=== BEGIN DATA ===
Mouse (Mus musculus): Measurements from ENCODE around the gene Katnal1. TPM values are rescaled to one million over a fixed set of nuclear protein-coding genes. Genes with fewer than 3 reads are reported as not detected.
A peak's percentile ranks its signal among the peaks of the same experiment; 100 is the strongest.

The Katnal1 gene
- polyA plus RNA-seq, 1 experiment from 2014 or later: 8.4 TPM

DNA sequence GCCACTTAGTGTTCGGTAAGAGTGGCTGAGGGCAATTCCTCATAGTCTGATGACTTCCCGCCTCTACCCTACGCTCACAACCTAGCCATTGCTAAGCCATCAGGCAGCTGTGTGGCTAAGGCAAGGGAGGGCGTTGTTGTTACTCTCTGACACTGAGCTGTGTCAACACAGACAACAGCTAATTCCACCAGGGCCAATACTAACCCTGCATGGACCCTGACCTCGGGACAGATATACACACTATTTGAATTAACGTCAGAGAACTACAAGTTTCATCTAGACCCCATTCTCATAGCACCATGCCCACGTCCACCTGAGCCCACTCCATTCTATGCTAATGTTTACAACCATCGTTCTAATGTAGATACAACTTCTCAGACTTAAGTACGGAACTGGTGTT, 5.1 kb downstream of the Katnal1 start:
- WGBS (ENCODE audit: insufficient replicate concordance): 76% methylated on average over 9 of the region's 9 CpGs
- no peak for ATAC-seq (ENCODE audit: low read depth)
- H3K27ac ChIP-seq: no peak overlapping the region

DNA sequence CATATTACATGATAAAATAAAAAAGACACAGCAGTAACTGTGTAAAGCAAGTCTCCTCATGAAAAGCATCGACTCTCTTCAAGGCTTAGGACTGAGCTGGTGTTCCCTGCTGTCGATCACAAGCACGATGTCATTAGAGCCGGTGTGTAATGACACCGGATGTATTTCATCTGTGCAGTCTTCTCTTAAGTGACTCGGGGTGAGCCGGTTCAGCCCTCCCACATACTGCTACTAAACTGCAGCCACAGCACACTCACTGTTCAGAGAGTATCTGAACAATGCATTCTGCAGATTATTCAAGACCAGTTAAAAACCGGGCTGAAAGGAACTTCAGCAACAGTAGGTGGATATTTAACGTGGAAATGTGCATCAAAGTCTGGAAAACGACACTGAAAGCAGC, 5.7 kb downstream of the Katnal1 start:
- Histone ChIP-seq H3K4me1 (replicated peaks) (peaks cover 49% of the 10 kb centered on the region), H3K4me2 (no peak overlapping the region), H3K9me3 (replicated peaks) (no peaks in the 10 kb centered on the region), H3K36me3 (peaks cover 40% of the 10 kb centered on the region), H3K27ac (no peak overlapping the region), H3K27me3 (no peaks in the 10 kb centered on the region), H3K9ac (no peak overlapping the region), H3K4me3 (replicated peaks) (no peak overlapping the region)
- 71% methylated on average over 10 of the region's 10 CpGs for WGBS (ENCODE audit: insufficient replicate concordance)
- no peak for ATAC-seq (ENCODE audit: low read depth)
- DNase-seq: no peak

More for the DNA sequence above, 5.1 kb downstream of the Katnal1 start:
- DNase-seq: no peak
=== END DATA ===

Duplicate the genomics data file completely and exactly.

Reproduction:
Mouse (Mus musculus): Measurements from ENCODE around the gene Katnal1. TPM values are rescaled to one million over a fixed set of nuclear protein-coding genes. Genes with fewer than 3 reads are reported as not detected.
A peak's percentile ranks its signal among the peaks of the same experiment; 100 is the strongest.

The Katnal1 gene
- polyA plus RNA-seq, 1 experiment from 2014 or later: 8.4 TPM

DNA sequence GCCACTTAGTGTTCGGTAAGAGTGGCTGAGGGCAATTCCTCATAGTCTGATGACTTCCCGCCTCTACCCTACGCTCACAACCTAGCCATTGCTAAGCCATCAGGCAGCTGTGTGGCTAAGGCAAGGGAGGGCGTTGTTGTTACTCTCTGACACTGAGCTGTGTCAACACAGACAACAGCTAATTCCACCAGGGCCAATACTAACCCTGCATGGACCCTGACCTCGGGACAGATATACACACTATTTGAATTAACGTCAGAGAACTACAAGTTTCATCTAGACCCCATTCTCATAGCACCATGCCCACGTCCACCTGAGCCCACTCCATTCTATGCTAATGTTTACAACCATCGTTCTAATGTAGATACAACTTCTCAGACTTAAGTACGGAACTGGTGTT, 5.1 kb downstream of the Katnal1 start:
- WGBS (ENCODE audit: insufficient replicate concordance): 76% methylated on average over 9 of the region's 9 CpGs
- no peak for ATAC-seq (ENCODE audit: low read depth)
- H3K27ac ChIP-seq: no peak overlapping the region

DNA sequence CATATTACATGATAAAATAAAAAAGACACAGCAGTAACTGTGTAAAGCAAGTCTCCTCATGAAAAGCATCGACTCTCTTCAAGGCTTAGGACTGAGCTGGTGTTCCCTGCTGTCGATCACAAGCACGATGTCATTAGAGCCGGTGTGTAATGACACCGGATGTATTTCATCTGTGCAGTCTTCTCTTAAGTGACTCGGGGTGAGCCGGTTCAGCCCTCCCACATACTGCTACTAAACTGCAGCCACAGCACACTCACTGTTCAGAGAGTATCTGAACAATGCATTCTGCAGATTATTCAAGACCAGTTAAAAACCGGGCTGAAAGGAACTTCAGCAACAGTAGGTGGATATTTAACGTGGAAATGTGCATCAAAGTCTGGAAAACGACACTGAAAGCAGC, 5.7 kb downstream of the Katnal1 start:
- Histone ChIP-seq H3K4me1 (replicated peaks) (peaks cover 49% of the 10 kb centered on the region), H3K4me2 (no peak overlapping the region), H3K9me3 (replicated peaks) (no peaks in the 10 kb centered on the region), H3K36me3 (peaks cover 40% of the 10 kb centered on the region), H3K27ac (no peak overlapping the region), H3K27me3 (no peaks in the 10 kb centered on the region), H3K9ac (no peak overlapping the region), H3K4me3 (replicated peaks) (no peak overlapping the region)
- 71% methylated on average over 10 of the region's 10 CpGs for WGBS (ENCODE audit: insufficient replicate concordance)
- no peak for ATAC-seq (ENCODE audit: low read depth)
- DNase-seq: no peak

More for the DNA sequence above, 5.1 kb downstream of the Katnal1 start:
- DNase-seq: no peak